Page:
It’s about time.
The meeting of the Minnesota Sports Facilities Authority’s Board on Friday, February 24, ushered in a new regime change, as Former Chief Justice Kathleen Blatz was announced to be the Authority’s new Chair. This change came as no surprise to any who have followed our coverage of the Authority (see list below of 28 columns, 2005-2015).
The February 24 Star Tribune article by Rachelle Olson, creates the new game of “Who is Next?” following the departure of Michele Kelm-Helgen and Ted Mondale. Those wondering include those in both the White and Black communities who have denied and covered up our reporting.
As we stated in our column of June 27, 2012, the MSFA faced “one of the greatest challenges in the history of Minnesota and its legacy of civil and human rights.” Sadly, Minnesota failed again in this chapter of civil and human rights, as well. The Star Tribune concentrated on abuse of stadium suites use, instead of broken promises to communities of color and falsification of documents to make it look like promises were kept for all who were invited to sit at the stadium table.
The Minnesota legislature’s auditor and the Republican controlled senate indicate they will take a closer and more detailed look at the awarding of contracts and the failure or success of equity commitments of the previous administration. New Chair Blatz was identified by the Star Tribune reporter as the one asking questions regarding contracts and equity, noting that for over four years, even Commissioner Barbara Butts Williams had never asked any pertinent questions about any aspects of contracts and definitely not about equity.
It is quite obvious that some commissioners and staff of the MSFA are growing nervous about the legal questions raised around how well the Minnesota Sports Facility Authority dealt with issues of equity and contract awards, and the consequences of these questions.
But we warned of this (see especially May 7, 2015 column, Jan. 15, Feb 15, Feb 12 and Aug of 2014 columns. Also see Jan. 16 and 23, June 26 and Sept. 24 of 2013 columns. See also 20 columns between 2005 and 2011, and in Solution paper #46, Nov. 2, 2011, on “Disparity/Compliance Studies”).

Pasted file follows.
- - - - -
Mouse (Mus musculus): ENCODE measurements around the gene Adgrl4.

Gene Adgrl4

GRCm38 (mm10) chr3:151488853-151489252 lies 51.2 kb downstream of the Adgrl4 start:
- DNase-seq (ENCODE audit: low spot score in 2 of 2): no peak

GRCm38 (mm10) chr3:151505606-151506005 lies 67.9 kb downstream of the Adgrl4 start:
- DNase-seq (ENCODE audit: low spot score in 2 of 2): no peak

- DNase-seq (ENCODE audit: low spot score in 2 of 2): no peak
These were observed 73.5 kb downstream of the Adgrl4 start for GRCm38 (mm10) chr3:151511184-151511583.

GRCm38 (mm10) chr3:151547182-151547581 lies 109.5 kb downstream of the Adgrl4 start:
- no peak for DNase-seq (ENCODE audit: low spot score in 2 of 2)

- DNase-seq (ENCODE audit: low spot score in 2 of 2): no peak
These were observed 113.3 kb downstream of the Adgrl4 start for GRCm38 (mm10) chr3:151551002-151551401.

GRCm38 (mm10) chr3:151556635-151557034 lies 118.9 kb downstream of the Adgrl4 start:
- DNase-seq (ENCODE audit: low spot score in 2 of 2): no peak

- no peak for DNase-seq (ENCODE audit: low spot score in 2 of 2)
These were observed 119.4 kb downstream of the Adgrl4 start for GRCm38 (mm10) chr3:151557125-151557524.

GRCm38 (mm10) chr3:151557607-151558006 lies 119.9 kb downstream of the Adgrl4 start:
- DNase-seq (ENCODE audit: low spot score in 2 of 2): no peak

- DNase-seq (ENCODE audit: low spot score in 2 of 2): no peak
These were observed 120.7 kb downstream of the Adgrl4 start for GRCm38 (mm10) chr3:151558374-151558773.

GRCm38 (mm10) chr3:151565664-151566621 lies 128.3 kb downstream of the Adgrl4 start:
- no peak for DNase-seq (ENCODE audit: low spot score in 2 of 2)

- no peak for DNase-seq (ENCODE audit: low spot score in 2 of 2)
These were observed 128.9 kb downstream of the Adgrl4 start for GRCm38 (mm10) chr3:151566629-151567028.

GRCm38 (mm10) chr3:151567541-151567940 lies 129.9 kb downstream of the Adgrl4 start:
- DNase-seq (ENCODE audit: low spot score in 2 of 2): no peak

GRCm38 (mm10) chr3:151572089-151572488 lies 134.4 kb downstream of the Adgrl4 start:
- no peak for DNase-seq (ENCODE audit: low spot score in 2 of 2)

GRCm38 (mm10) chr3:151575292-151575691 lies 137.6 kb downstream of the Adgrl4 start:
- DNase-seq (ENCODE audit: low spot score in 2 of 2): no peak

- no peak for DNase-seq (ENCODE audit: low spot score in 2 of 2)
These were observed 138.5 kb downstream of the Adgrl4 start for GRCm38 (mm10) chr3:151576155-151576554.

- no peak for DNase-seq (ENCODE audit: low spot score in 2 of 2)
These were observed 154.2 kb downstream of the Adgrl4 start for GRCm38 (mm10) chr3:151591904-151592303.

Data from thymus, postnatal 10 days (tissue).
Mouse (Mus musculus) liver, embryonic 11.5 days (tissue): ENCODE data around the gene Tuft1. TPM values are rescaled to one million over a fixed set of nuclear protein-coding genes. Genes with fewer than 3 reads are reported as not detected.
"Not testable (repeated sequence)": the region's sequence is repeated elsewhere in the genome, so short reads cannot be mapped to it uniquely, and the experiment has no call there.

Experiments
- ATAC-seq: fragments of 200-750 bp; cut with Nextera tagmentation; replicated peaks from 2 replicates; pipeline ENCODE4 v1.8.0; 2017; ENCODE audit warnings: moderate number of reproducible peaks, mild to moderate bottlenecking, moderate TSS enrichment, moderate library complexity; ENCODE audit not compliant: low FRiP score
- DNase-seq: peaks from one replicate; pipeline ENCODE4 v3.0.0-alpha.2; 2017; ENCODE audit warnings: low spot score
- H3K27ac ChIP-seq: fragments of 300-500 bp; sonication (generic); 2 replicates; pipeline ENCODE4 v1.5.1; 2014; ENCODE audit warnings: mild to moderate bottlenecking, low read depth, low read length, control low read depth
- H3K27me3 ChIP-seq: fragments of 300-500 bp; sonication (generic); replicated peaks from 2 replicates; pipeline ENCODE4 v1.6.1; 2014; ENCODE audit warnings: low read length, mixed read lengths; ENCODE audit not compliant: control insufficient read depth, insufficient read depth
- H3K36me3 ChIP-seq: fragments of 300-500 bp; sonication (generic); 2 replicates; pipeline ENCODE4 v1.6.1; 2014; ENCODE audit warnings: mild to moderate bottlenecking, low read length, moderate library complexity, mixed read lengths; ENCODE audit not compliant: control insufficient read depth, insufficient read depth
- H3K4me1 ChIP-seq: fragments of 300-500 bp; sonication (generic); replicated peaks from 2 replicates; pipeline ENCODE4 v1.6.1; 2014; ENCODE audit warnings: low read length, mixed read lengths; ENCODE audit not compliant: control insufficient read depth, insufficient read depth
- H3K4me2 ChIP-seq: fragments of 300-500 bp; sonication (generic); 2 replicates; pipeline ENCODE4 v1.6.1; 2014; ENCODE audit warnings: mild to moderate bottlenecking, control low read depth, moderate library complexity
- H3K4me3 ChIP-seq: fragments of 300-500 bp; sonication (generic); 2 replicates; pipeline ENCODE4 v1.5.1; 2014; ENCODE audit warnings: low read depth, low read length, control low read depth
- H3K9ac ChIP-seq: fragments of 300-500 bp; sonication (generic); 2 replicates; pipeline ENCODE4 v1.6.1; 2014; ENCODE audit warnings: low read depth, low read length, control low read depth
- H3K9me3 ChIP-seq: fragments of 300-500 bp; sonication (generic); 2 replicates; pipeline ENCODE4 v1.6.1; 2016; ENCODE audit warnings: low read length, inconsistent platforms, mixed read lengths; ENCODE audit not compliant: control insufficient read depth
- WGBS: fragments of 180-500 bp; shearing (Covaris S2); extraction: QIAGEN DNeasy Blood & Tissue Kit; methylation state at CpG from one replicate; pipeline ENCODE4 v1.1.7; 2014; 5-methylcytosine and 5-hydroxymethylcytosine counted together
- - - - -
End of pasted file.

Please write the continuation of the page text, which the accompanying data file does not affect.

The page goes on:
The legislative auditor has already recognized that documents have been shredded or lost —as discovered in their search for crucial documents of the MSFA — in order to answer the question: What happened to the legislature’s promises to communities of color that we would receive appropriate and meaningful opportunity in the construction of the $1 billion people’s stadium?
Will this new investigation finally expose the failure of inclusion in the demolition and construction of the $1.1 billion people’s palace, called US Bank stadium? There will be a need for great care by those who have stayed on to explain to the new chair of the Minnesota Sports Facility Authority the inconsistency in attempting to put Humpty Dumpty back together after his great fall.
Humpty Dumpty represents the base information to compare against the false documentation given to the public and the tax payers of the State of Minnesota. Will we now hear all the fairy tales about how much opportunity there will be for people of color to be involved in the 2018 Super Bowl in Minneapolis and other events to be part of the future of the peoples’ stadium?
We put into play a couple of months ago the so-called prosperity in which the African American community participated. Where is it, really? Instead, there is so much violence and so many heartaches.
Maybe some of the new commissioners can help us with that as they respond to the legislative auditor, who is clearly a man on a mission.